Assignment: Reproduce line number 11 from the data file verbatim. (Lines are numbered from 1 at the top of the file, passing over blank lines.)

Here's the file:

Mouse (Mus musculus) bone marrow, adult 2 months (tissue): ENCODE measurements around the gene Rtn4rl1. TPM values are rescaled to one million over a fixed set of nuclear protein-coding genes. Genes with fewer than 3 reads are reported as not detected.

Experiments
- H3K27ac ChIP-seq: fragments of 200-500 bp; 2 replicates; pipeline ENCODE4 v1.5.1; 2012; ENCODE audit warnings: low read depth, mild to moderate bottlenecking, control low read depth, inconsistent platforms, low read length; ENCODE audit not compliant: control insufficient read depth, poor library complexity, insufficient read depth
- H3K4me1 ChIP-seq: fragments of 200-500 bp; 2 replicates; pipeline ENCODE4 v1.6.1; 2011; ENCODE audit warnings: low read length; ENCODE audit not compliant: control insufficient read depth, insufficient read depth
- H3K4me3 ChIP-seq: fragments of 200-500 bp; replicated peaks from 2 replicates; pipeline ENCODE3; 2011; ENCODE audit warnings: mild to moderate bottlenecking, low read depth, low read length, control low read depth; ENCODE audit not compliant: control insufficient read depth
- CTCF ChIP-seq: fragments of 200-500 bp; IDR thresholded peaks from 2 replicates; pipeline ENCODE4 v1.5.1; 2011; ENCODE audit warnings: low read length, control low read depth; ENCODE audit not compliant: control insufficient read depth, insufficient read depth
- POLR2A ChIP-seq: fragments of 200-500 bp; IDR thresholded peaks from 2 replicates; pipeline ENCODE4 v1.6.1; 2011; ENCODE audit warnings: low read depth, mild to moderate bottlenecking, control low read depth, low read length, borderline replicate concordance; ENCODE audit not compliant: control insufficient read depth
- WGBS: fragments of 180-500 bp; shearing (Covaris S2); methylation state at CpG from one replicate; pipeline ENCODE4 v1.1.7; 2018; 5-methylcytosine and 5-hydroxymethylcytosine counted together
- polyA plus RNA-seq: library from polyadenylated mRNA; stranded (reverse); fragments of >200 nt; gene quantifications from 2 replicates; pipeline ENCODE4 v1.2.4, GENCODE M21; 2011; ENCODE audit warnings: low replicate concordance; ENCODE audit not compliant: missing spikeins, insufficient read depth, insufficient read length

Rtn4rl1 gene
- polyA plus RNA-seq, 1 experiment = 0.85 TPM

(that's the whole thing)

- polyA plus RNA-seq, 1 experiment = 0.85 TPM